Pesky and persistent. Annoying and unflappable. Utter nuisances, especially around a picnic.
Widely considered real pains in the … (depending where they sting), bees, mosquitos and an assortment of their other friends sure do get a bad rap.
Truth be told, however, “Our lives depend on them,” says Lonnie Morris, an environmental activist and coordinator of the DuPage Monarch Project.
Indeed, the role pollinators play in their own lives directly impacts how we live – and what we enjoy in ours.
“About 75% of the planet’s 250,000 species of flowering plants could not produce seeds or fruits without animal pollinators,” Morris says. “In fact, researchers estimate that one in every three bites of food we eat exists because of our native pollinators.”
But pollinators – like the bees and ‘skeeters, along with bats, wasps, flying foxes and about 1,500 other species – face threats from habitat loss, invasive species and insecticides. That’s why the Fox Valley Park District is happy to participate with the DuPage Forest Preserve District and other members of the DuPage Monarch Project in the DMP’s “Communities Protecting Pollinators BioBlitz 2021,” being held this week (June 21-27) to raise awareness about these important creatures.
The BioBlitz, which focuses on pollinators found in DuPage County, invites community interaction and participation. Residents are encouraged to take pictures of local pollinators and upload them to a free app, where the data creates a foundation for conservation policies and evaluating their effect on monarch butterflies, bees and other pollinators.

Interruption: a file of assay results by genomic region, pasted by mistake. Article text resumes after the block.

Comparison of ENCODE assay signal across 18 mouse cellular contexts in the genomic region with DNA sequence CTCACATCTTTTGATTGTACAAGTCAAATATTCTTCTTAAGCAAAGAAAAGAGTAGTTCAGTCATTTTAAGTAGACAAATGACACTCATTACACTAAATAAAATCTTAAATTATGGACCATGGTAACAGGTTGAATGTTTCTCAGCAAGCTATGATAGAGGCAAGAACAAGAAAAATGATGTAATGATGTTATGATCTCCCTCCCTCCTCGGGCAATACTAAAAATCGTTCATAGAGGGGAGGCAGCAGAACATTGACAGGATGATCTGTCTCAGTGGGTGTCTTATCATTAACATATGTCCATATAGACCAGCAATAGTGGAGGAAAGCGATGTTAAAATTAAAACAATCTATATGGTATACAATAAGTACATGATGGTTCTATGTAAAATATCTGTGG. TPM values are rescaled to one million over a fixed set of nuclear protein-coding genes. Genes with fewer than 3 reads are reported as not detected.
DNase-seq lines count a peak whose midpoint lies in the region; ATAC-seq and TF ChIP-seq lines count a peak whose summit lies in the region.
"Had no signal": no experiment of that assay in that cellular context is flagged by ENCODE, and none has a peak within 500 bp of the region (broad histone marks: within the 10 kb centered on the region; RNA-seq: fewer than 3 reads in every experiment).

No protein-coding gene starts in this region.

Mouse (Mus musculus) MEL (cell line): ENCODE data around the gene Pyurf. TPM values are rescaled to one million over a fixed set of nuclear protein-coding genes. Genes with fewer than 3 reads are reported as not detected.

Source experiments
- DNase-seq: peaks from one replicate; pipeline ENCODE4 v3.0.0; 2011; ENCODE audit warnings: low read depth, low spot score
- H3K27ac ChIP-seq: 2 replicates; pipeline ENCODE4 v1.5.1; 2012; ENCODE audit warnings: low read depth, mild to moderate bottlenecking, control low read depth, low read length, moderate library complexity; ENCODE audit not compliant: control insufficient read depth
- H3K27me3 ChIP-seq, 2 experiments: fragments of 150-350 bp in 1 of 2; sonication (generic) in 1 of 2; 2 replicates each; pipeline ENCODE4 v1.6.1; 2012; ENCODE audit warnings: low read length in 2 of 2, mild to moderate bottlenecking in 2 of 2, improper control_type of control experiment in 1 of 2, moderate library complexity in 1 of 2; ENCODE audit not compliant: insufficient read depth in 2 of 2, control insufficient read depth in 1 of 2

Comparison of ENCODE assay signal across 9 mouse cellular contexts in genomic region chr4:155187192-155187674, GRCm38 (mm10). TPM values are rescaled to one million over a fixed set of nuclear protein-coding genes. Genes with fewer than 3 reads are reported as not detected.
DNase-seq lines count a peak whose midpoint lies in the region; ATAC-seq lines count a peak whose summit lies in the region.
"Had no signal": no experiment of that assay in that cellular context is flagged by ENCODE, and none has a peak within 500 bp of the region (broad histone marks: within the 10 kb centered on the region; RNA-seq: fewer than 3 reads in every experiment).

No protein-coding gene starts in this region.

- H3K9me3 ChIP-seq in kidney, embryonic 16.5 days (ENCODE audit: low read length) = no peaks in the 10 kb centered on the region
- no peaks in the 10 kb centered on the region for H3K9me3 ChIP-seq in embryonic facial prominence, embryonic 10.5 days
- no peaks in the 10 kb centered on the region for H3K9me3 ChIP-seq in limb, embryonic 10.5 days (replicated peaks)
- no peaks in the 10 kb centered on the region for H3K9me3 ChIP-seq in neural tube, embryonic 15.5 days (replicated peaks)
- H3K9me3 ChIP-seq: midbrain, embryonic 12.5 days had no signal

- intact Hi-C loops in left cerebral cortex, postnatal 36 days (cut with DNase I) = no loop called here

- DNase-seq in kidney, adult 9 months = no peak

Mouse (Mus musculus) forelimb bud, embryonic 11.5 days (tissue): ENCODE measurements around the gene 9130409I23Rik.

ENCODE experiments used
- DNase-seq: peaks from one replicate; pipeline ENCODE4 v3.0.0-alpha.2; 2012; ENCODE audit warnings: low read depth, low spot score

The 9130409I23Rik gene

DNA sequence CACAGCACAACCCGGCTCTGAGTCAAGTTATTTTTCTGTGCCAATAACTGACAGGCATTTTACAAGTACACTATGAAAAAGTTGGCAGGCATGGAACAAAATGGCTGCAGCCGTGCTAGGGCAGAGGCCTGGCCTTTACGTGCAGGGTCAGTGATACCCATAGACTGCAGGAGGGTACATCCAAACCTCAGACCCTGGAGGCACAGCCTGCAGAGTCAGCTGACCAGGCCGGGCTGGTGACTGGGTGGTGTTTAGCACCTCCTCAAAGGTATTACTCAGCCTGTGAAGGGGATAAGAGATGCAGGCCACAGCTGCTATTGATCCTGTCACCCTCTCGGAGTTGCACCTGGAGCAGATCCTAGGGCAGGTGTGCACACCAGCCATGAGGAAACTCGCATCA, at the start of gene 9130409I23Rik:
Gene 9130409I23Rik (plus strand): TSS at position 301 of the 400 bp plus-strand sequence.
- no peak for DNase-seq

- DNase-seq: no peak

1. Download the iNaturalist app to your smartphone and create an account. Make sure to let the app use your location so it can record where you take each photo.
2. Join the DuPage Monarch Project: Communities Protecting Pollinators BioBlitz 2021 on the iNaturalist app.
3. When you’re ready, select “Observe” under the camera icon at the bottom, and snap your photos.
4. Select “Next” and then “Share.” Once your photo uploads, you’re done, or you can share more!
“Community science, like this BioBlitz, is an important part of protecting our pollinators,” Morris says. “The more we know about them, the better equipped we are to implement effective conservation policies. The BioBlitz is easy, fun and a great chance to see bees, beetles, hoverflies and butterflies up close and appreciate the role they’re playing.”
This local initiative is part of “Pollinator Week,” which is celebrated internationally, and supported by the National Recreation and Park Association. The Fox Valley Park District owns and manages nearly 100 acres of thriving pollinator habitat, including healthy homes at Waubonsie Lake and Spring Lake parks, both in DuPage County.
“I’m proud of the District’s ongoing commitment to the expansion and management of pollinator habitat,” says Jeff Palmquist, the FVPD’s director of planning, research and grants. “These native habitats are not only beautiful to the eye and add another dimension to many of our parks, but they also ensure that our valuable pollinators can thrive.”